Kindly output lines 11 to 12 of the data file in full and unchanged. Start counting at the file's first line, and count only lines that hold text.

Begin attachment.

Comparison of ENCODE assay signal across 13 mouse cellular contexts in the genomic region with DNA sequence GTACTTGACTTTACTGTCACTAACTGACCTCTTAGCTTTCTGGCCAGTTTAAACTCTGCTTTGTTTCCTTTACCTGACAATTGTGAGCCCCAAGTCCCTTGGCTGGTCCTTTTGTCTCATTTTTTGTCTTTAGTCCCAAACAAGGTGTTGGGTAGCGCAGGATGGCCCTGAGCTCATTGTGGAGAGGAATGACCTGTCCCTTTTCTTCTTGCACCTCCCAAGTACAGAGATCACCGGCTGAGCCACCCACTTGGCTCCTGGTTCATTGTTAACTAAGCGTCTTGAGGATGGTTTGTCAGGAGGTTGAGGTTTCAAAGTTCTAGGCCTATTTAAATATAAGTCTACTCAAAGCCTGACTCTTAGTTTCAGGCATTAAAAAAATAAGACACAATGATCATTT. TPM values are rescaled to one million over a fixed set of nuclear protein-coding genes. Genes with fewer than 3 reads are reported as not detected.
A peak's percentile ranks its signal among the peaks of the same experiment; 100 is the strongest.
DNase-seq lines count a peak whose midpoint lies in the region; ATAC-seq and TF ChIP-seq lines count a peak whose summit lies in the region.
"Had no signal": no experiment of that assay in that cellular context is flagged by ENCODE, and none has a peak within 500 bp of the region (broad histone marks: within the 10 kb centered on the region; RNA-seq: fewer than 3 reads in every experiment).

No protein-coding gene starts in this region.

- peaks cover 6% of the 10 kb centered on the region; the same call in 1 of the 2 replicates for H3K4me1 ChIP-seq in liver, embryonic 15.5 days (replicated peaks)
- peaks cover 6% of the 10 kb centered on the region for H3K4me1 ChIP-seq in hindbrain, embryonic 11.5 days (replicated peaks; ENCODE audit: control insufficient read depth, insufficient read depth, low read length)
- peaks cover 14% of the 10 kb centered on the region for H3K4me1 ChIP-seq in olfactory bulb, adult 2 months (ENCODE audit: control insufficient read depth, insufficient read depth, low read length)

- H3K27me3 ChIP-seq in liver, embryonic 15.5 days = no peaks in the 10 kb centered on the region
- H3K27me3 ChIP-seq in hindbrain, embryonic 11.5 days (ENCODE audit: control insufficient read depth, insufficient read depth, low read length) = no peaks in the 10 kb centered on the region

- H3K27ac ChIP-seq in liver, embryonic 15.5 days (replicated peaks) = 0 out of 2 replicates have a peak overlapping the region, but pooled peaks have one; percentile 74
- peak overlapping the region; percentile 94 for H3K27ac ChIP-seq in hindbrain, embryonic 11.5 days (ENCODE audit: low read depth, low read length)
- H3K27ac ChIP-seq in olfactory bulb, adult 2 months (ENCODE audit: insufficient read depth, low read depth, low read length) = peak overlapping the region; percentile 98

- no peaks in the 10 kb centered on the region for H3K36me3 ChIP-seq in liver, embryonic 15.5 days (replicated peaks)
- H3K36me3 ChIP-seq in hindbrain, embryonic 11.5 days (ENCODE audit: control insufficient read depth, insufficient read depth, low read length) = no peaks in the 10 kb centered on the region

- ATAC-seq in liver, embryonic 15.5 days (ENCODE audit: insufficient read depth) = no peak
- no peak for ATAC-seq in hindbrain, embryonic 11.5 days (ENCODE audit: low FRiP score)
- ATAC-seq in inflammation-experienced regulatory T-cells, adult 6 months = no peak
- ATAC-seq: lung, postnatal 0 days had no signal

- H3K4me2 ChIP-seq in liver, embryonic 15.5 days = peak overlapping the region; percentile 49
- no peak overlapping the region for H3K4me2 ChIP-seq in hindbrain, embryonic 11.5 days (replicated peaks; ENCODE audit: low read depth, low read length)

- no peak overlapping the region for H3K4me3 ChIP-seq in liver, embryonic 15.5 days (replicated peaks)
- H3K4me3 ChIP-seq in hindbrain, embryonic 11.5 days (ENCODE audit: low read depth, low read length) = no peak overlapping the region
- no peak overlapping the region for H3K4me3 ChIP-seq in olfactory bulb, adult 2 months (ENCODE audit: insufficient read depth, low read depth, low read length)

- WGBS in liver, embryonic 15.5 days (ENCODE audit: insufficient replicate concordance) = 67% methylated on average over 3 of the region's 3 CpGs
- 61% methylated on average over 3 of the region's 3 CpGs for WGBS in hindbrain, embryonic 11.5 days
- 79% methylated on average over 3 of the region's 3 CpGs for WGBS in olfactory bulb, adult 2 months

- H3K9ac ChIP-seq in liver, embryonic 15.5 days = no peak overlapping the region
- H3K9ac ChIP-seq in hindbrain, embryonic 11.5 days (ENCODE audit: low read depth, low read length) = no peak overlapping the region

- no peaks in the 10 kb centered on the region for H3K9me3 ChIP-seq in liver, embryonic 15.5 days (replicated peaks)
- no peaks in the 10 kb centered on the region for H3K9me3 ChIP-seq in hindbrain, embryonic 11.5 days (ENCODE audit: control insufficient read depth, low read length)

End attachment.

- H3K27ac ChIP-seq in liver, embryonic 15.5 days (replicated peaks) = 0 out of 2 replicates have a peak overlapping the region, but pooled peaks have one; percentile 74
- peak overlapping the region; percentile 94 for H3K27ac ChIP-seq in hindbrain, embryonic 11.5 days (ENCODE audit: low read depth, low read length)